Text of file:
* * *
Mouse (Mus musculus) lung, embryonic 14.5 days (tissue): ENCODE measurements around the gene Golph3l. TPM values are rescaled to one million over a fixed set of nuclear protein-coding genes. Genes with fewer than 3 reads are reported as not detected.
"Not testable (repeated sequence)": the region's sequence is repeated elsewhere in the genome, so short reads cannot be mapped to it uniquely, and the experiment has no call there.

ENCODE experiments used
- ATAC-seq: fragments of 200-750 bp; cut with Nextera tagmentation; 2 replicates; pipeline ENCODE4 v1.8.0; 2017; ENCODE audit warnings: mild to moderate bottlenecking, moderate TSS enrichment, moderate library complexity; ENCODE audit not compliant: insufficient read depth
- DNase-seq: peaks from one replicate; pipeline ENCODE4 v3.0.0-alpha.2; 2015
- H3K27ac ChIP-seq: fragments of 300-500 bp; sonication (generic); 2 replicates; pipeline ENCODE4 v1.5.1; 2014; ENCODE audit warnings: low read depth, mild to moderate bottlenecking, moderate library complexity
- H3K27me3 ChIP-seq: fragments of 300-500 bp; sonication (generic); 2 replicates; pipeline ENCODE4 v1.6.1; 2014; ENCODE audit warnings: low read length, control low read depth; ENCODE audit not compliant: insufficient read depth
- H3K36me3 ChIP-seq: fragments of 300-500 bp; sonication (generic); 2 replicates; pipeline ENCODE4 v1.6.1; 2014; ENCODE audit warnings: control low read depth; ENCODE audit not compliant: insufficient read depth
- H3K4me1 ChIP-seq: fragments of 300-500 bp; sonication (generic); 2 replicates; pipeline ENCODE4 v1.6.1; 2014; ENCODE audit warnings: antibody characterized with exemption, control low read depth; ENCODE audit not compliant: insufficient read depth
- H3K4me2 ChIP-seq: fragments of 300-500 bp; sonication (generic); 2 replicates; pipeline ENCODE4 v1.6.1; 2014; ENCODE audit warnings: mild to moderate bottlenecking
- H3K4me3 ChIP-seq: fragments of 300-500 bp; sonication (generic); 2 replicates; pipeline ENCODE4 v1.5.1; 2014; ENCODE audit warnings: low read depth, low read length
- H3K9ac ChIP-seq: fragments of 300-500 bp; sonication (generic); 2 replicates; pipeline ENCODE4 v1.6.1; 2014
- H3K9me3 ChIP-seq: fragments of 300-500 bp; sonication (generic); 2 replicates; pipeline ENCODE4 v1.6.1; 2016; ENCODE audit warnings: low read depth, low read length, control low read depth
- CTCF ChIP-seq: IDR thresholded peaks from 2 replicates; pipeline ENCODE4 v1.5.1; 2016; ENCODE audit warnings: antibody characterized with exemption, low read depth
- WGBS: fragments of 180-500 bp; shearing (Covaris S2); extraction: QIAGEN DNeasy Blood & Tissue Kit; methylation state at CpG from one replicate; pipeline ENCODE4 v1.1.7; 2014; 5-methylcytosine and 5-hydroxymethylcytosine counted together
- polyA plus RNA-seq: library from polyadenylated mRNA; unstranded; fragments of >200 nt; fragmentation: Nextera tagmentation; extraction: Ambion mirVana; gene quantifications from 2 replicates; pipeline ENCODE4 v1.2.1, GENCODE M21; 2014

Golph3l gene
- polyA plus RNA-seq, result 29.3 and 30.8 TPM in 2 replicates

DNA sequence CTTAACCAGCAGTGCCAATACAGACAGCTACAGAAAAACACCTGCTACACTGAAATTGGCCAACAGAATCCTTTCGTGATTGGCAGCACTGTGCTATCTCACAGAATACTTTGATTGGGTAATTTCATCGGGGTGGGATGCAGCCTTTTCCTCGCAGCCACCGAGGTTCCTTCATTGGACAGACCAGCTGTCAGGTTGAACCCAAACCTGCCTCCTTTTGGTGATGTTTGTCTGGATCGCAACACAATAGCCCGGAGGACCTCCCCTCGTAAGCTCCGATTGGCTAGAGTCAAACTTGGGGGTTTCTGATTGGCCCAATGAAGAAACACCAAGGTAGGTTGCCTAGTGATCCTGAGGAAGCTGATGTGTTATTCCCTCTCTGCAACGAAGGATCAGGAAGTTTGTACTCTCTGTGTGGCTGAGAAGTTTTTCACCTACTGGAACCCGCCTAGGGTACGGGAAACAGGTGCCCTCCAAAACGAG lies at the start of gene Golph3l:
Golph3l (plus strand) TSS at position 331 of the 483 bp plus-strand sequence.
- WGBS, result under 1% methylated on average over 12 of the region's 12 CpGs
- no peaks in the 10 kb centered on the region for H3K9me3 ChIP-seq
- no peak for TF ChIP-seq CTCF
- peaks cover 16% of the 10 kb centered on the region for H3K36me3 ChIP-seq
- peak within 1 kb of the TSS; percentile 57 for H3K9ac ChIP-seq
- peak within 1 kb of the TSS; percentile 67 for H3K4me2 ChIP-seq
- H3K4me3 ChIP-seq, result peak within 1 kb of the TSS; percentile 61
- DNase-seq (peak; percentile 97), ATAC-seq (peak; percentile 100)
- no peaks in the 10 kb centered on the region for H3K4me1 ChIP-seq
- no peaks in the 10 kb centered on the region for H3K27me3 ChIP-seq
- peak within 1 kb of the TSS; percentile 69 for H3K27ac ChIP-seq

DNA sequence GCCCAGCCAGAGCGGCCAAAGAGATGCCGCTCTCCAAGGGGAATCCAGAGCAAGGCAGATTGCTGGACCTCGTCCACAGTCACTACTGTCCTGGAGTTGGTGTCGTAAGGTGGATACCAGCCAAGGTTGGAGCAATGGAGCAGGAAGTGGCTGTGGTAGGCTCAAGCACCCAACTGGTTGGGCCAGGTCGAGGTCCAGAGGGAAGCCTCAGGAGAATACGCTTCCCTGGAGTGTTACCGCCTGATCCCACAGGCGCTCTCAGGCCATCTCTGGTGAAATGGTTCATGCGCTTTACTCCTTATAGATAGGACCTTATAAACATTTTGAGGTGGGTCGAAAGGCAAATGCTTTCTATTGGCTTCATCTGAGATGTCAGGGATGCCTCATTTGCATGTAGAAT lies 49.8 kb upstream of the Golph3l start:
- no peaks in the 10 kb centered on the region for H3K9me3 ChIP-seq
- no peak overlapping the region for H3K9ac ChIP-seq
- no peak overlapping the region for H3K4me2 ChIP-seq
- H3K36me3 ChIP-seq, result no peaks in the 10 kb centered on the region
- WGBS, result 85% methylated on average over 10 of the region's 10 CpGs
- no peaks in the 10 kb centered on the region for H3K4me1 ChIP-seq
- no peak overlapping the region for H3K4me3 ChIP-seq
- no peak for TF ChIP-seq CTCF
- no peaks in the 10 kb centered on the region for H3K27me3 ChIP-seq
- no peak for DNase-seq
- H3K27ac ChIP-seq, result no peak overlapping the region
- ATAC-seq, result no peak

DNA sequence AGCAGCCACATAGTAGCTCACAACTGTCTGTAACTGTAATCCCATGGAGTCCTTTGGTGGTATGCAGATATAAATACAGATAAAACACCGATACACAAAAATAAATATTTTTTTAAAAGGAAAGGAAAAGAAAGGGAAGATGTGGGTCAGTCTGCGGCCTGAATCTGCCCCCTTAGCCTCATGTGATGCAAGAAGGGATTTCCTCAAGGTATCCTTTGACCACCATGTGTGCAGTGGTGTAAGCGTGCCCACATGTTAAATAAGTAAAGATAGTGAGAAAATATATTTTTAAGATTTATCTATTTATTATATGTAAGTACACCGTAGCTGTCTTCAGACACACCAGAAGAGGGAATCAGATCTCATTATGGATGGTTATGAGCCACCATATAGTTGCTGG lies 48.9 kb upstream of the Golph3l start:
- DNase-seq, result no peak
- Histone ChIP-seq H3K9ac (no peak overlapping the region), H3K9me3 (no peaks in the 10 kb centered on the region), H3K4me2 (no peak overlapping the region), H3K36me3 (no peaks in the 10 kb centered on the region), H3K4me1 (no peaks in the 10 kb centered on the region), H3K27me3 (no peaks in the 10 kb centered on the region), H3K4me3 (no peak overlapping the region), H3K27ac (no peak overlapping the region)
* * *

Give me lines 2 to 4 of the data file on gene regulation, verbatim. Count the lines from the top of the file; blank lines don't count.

"Not testable (repeated sequence)": the region's sequence is repeated elsewhere in the genome, so short reads cannot be mapped to it uniquely, and the experiment has no call there.

ENCODE experiments used
- ATAC-seq: fragments of 200-750 bp; cut with Nextera tagmentation; 2 replicates; pipeline ENCODE4 v1.8.0; 2017; ENCODE audit warnings: mild to moderate bottlenecking, moderate TSS enrichment, moderate library complexity; ENCODE audit not compliant: insufficient read depth